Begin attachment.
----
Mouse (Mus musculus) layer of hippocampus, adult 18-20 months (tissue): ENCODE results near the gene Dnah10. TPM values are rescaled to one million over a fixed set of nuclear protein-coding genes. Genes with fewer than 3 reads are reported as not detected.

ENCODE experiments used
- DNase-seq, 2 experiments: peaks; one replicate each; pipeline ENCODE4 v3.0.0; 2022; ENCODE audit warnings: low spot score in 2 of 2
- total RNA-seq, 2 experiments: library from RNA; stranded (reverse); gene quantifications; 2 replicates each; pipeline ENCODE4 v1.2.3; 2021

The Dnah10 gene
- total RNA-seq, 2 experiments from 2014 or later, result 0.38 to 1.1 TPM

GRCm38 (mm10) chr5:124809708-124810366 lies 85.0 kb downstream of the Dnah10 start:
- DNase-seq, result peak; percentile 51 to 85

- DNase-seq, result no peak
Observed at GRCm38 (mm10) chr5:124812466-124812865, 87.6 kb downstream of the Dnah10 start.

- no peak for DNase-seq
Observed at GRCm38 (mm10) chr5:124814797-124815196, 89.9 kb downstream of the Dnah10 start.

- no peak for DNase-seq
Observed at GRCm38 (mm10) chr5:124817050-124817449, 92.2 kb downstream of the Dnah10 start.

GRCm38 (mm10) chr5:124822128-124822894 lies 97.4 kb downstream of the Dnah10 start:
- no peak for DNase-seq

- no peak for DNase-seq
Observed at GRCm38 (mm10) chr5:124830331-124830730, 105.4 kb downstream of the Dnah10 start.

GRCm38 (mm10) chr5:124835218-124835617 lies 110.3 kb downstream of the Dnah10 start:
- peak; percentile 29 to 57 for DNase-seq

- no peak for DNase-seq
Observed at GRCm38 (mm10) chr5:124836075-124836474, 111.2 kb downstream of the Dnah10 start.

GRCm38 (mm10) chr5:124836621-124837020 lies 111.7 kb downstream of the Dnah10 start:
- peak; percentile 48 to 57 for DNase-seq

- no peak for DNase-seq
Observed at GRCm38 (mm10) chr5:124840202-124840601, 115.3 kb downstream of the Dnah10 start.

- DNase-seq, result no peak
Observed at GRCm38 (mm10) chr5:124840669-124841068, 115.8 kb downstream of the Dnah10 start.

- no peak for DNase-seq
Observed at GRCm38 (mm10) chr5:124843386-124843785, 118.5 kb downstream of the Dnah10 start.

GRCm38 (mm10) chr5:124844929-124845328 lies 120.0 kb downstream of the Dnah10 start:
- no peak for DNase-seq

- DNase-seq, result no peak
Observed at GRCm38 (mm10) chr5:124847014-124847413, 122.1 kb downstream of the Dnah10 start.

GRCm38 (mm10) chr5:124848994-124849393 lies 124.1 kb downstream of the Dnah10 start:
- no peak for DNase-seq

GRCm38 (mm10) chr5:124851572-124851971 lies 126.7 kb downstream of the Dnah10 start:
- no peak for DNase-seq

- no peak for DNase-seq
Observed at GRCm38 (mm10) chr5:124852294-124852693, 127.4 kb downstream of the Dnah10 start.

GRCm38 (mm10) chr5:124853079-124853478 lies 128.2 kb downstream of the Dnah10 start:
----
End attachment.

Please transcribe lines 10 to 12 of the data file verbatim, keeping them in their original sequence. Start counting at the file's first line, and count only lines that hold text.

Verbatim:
Observed at GRCm38 (mm10) chr5:124812466-124812865, 87.6 kb downstream of the Dnah10 start.

- no peak for DNase-seq
Observed at GRCm38 (mm10) chr5:124814797-124815196, 89.9 kb downstream of the Dnah10 start.